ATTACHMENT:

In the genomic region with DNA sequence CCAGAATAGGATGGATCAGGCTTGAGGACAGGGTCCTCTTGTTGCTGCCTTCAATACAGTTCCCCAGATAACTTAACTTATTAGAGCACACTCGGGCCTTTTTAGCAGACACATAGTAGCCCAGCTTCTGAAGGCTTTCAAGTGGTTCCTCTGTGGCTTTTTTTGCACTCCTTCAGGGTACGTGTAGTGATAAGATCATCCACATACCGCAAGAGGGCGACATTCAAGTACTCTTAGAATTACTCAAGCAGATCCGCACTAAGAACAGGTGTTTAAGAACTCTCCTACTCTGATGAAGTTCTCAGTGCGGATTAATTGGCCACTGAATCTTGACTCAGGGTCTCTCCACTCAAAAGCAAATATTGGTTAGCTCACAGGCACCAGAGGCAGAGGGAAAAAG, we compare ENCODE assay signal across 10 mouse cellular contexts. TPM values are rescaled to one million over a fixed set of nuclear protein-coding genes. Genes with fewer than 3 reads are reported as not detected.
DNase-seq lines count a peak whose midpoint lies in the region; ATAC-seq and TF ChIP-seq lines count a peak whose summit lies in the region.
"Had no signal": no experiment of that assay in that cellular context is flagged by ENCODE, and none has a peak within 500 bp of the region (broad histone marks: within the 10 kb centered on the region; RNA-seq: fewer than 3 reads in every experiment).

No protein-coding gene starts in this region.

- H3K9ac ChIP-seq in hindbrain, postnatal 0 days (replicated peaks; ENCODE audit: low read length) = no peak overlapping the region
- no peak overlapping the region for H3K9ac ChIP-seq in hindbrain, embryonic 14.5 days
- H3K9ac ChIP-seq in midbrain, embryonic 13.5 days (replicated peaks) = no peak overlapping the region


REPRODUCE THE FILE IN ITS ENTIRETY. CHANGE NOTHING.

In the genomic region with DNA sequence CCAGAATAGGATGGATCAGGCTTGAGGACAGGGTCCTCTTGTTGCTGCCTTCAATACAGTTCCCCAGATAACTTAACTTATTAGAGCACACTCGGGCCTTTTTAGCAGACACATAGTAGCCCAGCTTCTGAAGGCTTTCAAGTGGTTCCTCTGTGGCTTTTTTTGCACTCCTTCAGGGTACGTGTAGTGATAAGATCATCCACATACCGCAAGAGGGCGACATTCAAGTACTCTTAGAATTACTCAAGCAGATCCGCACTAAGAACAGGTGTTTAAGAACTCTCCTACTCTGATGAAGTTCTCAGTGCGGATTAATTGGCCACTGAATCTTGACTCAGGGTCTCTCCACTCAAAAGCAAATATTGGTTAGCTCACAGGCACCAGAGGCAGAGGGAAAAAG, we compare ENCODE assay signal across 10 mouse cellular contexts. TPM values are rescaled to one million over a fixed set of nuclear protein-coding genes. Genes with fewer than 3 reads are reported as not detected.
DNase-seq lines count a peak whose midpoint lies in the region; ATAC-seq and TF ChIP-seq lines count a peak whose summit lies in the region.
"Had no signal": no experiment of that assay in that cellular context is flagged by ENCODE, and none has a peak within 500 bp of the region (broad histone marks: within the 10 kb centered on the region; RNA-seq: fewer than 3 reads in every experiment).

No protein-coding gene starts in this region.

- H3K9ac ChIP-seq in hindbrain, postnatal 0 days (replicated peaks; ENCODE audit: low read length) = no peak overlapping the region
- no peak overlapping the region for H3K9ac ChIP-seq in hindbrain, embryonic 14.5 days
- H3K9ac ChIP-seq in midbrain, embryonic 13.5 days (replicated peaks) = no peak overlapping the region